- a commercial registration certificate issued by the Ministry of Commerce or, when a commercial registration certificate is not required under the relevant laws, the necessary permits or licences for providing the intended services or carrying out the work;
- a certificate confirming regular payment of tax or zakat, issued by the General Authority of Zakat and Tax (whenever payment is required);
- a certification declaring the registration and regular payment of contributions, issued by the General Organisation for Social Insurance;
- a certification declaring membership of the bidder's relevant chamber of commerce (whenever payment is required);
- a certificate of classification in the field of works that is the subject of the application, if the works are required to be classified;
- proof that an establishment is a local SME if it falls in this category, as determined by the General Authority for Small and Medium Enterprises;
- a certificate of achievement of the required percentage for Saudisation of jobs, issued by the Ministry of Human Resources and Social Development;
- a certificate of registration from the competent authority proving that an entity is a non-profit institution, non-governmental organisation or similar.
Pursuant to Article 77 of the 2019 Regulations, a bidder is given a grace period of no longer than 10 business days to submit any of the documents listed above that are missing or to resubmit any renewed licences or permits.
Article 14 of the 2019 Regulations then lists the following persons that government entities and their contractors are prohibited from dealing with:
- state officials (except for those licensed to undertake non-commercial activities, including the purchase of state officials' intellectual property rights directly or through a publisher, those assigned to carry out technical works and those participating in public auctions unless the purchased goods are intended for personal use);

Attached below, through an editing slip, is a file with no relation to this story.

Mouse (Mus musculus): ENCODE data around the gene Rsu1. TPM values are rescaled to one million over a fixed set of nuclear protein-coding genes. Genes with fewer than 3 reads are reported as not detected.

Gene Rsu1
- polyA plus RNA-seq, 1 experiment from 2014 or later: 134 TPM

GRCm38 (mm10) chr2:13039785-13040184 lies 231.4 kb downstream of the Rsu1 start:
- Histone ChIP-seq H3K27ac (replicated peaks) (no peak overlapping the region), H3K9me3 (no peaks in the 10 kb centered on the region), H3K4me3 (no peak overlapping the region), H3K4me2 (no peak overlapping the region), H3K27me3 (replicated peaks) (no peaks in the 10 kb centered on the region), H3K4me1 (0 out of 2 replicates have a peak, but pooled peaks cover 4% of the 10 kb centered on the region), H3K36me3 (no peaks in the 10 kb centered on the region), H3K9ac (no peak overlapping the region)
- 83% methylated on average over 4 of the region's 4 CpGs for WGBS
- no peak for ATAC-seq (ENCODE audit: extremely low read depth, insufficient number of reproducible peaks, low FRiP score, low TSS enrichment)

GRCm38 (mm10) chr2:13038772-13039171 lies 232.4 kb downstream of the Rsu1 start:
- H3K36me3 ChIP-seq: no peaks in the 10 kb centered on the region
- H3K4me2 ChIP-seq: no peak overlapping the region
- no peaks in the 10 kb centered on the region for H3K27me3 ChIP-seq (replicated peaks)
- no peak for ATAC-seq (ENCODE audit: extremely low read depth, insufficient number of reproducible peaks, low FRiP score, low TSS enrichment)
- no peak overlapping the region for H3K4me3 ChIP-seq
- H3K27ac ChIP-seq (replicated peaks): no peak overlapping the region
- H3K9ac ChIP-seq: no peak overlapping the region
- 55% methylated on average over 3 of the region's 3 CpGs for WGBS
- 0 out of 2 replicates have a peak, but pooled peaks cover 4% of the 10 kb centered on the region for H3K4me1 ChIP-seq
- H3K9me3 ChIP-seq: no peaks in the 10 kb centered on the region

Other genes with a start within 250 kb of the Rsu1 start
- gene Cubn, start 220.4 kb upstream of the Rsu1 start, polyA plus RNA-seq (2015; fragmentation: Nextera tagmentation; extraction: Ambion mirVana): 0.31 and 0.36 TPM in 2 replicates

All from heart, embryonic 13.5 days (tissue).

- persons with whom dealing is generally prohibited, including those prohibited by a court order or a decision issued by an authorised body, until the order or decision expires;
- companies that have been dissolved or liquidated;
- persons who are under the age of 18; and
- incompetent persons.
Pursuant to Article 96.1 of the amended Procurement Law, conflicts of interest are regulated under a set of separate regulations issued by the Ministry of Finance, namely the By-laws for Regulating Conflicts of Interest in the Implementation of the Government Tenders and Procurement Law and its Implementing Regulations, enacted by the resolution of the Board of Ministries No. 537 (the Conflicts of Interest Regulations or the CoIRs).31 The CoIRs apply to any employee related, directly or indirectly, to government tenders and procurement and private persons that are dealing with a government entity, along with their employees.32